Maybe it’s just because pop culture is my life, but it seems a solid majority of the people I know either nurse faded dreams of being a musician or, in rare cases, actually did learn an instrument and even put a band together. I myself have quixotically acquired a collection of musical toys over the years – a drum set, electric guitar, keyboard, ukuele – and successfully failed to play any of them long enough to be considered even a beginner. Even now, come every New Year’s, I tell myself that I’m finally going to take lessons, while the layer of dust thickens on my tom-toms. If artistic expression holds any allure for you, channeling it through music feels like the most immediate way, even though realistically painting or writing are probably easier to bullshit you’re way through if we’re just accounting for the learning process. Unless you can sing, learning an instrument is a long-term investment of your time and energy. Still, the power of a song is hard to estimate – works of illustrated art, or books, or movies, or sculpture, these all bear unique rewards, yet a song, so emotionally direct and fleeting in its brevity, can wrap around any given moment to provide a catharsis. It unites people to sing together, to dance its rhythms and beats, to celebrate, mourn, revolt, and ponder, and we submit to this bewitching day after day via our iPods, radios, karaoke outings, concert experiences, or American Idol viewings. Music is so inescapable in daily life that naturally, at some point, we all covet the gift to conjure that magic.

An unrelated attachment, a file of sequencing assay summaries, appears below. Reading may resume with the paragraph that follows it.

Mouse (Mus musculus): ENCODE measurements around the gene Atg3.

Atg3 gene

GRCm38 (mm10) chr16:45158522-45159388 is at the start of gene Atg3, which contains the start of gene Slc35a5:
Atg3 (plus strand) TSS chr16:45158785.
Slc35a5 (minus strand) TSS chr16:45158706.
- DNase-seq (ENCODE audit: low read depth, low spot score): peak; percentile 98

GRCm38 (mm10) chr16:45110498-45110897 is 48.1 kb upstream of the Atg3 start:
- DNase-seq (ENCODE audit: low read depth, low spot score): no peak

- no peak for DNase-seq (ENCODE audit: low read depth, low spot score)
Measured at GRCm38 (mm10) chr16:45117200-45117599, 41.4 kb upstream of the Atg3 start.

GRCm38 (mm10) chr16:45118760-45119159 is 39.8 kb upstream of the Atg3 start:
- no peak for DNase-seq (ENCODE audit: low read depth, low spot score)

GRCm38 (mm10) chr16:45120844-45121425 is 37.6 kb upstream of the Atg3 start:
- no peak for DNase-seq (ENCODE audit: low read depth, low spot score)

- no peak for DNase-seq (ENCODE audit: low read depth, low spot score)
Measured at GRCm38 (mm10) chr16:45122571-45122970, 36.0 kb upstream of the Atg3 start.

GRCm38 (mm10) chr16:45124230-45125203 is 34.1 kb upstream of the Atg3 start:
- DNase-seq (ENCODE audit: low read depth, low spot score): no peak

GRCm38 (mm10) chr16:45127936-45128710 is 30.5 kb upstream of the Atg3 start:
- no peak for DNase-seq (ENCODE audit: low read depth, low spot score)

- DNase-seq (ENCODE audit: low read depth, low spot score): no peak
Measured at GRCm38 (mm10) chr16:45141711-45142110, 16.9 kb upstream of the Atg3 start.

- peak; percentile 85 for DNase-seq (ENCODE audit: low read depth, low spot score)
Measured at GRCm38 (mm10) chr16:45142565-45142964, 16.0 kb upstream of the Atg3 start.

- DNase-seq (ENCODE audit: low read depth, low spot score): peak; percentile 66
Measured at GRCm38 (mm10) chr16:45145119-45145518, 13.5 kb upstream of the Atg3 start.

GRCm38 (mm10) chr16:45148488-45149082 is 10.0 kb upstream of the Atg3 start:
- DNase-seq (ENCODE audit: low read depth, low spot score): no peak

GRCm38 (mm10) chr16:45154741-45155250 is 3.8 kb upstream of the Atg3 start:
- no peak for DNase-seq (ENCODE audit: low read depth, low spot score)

So it’s perfectly universal for a tale of impending mortality dipped in existential emptiness to frame its protagonist’s inevitable breakthrough around his proximity to a guitar. Harold Crick (Will Ferrell) has been shy, precise, and predictable his whole life, but when he finds out that death is imminent and he’s better off “living the life he always wanted” in his remaining days, his inclination isn’t to run naked in the streets (been there, done that) or scale the highest mountain: it’s to learn the guitar. This pays off when he accomplishes another item on the bucket list by making a move on Ana (Maggie Gyllenhaal), a woman he likes. After dinner at her place, Harold finds an acoustic on her couch but even having recently taught himself how to play and even getting good at a single song, he’s too embarrassed to go for it. Once Ana leaves the room, though, Harold finds courage outside the spotlight – or takes an impulsive leap, however you prefer to see it – and starts strumming the opening to Wreckless Eric’s “Whole Wide World”. Closing his eyes probably as a shield from judgment, then because he has given himself purely to the moment, Harold timidly croons the song as Ana catches on from the kitchen and approaches him in disbelief. As soon as he notices she’s sitting there with him but decides to press on anyway, the deal is sealed – she pulls him in for a glorious kiss, like it’s the last one they’ll ever get, and as the guitar falls away, the soundtrack cues up the anthemic chorus of Wreckless Eric’s original. Eventually they pause for breath and confirm their feelings in a cute little callback, and then, because the song is so awesome, it kicks in again for another wild make-out session.